Cork's Bloody Secret had 276,000 viewers and secured 21.8 per cent of audience share. This is a phenomenal audience for an Irish-language programme. Attention on that scale is a form of atonement.
Today there is some support for Harris, from Robin Bury, in a further letter to the Irish Times, today:
Senator Eoghan Harris (October 10th) is right to indicate that precise figures are difficult, if not impossible, to find for the number of Protestant “involuntary emigrants” between the inter-censal periods of 1911 and 1926. I have researched this subject in some detail over many months with the help of Prof David Fitzpatrick of University College, Dublin. He pointed out to me that “These speculations show, above all, how treacherous and insufficient are the available figures”. I agree, having looked at all the available sources I can lay my hands on.

At the end of this research, the best estimate I can come up with is about 45,000 Protestants were “involuntary emigrants” between 1911 and 1926, a figure somewhat higher than that of Dr Andy Bielenberg. A comprehensive breakdown of this figure will, I hope, become available when the book I am writing on Protestants in this State since 1920 is published.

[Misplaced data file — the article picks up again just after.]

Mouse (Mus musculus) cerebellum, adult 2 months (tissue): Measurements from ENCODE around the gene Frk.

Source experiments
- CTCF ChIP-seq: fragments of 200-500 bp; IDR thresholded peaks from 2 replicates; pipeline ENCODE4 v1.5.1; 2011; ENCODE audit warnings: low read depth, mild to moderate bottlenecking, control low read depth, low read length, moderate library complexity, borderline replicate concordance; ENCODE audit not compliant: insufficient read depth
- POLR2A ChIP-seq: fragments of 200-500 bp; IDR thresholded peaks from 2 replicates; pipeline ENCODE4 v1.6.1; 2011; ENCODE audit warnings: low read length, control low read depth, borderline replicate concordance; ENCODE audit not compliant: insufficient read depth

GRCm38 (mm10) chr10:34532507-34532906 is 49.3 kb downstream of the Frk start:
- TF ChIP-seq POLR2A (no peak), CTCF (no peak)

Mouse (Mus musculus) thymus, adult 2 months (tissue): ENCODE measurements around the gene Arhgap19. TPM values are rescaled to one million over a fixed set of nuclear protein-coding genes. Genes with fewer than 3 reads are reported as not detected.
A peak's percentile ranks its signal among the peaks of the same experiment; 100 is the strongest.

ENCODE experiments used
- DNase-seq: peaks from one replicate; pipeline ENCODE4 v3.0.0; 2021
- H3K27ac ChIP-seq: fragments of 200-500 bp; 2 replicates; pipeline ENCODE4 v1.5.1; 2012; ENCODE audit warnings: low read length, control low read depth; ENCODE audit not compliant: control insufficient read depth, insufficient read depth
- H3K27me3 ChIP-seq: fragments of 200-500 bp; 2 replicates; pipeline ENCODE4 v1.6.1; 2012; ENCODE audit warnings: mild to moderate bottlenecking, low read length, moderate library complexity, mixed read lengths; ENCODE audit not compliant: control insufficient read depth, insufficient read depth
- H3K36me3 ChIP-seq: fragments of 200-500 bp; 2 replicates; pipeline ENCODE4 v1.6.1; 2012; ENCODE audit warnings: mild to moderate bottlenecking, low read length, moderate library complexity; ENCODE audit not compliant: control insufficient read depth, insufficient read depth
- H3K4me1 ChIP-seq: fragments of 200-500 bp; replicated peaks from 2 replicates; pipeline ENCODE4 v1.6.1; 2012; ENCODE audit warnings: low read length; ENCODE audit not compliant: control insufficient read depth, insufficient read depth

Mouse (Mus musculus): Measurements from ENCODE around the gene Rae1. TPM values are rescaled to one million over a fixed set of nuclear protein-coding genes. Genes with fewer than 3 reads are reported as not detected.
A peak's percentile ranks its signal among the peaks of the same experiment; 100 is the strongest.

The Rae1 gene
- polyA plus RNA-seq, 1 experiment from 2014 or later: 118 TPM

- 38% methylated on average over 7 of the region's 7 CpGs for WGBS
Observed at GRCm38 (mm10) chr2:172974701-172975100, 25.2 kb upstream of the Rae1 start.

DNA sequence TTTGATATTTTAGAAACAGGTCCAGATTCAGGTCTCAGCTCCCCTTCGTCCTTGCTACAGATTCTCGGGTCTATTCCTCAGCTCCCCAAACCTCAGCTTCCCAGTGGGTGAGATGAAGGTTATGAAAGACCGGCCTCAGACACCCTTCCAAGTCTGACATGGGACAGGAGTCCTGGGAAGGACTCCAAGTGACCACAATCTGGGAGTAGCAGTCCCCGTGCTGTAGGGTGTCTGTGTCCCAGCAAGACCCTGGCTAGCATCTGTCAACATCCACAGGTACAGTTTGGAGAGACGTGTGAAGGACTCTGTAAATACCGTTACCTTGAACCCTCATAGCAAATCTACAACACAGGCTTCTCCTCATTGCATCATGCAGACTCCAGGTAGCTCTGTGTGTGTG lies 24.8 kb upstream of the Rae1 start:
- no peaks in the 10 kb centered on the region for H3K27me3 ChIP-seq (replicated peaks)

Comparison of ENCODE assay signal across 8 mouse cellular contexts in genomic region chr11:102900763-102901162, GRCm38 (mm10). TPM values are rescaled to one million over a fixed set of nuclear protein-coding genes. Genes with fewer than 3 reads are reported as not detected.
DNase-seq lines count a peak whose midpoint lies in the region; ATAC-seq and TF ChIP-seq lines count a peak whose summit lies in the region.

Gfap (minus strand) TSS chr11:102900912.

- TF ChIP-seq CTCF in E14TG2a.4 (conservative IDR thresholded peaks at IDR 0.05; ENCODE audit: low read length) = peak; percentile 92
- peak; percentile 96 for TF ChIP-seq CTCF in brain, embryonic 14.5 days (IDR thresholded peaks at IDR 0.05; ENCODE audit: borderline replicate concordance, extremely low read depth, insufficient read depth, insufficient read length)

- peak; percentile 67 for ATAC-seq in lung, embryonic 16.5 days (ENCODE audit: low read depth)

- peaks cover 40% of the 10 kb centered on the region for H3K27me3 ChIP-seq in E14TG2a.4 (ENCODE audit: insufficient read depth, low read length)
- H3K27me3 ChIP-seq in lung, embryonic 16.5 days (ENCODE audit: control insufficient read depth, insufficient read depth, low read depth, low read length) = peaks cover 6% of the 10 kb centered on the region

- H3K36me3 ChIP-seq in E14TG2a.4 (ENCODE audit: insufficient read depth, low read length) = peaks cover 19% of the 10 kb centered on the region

Mr Harris is right to say there was a major exodus of Protestants during this period who were intimidated, or made to feel unwanted, and my book covers many such examples, details of which can be found in the Irish Grants Committee archives at the National Archives, Kew, London and in periodicals of that time like the Church of Ireland Gazette and the Presbyterian Witness.
Harris has been this way before. Last December he wrote about a conference in Cork:
a gathering of Cork Protestants at a successful seminar called 'Understanding Our History -- Protestants, the War of Independence and the Civil War in County Cork'.

The seminar, which had a full house, was the brainchild of the popular Paul Colton, Church of Ireland Bishop of the United Dioceses of Cork, Cloyne and Ross -- easily the best, as well as the best-titled, job in Ireland.
He referred then to Bielenberg's work: